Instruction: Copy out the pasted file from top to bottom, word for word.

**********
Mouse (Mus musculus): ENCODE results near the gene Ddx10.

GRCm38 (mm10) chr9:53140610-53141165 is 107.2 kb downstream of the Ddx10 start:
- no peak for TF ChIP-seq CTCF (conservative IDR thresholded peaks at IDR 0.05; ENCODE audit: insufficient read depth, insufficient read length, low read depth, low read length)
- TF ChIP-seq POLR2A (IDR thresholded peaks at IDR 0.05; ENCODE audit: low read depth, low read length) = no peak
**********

Mouse (Mus musculus): ENCODE results near the gene Ddx10.

GRCm38 (mm10) chr9:53140610-53141165 is 107.2 kb downstream of the Ddx10 start:
- no peak for TF ChIP-seq CTCF (conservative IDR thresholded peaks at IDR 0.05; ENCODE audit: insufficient read depth, insufficient read length, low read depth, low read length)
- TF ChIP-seq POLR2A (IDR thresholded peaks at IDR 0.05; ENCODE audit: low read depth, low read length) = no peak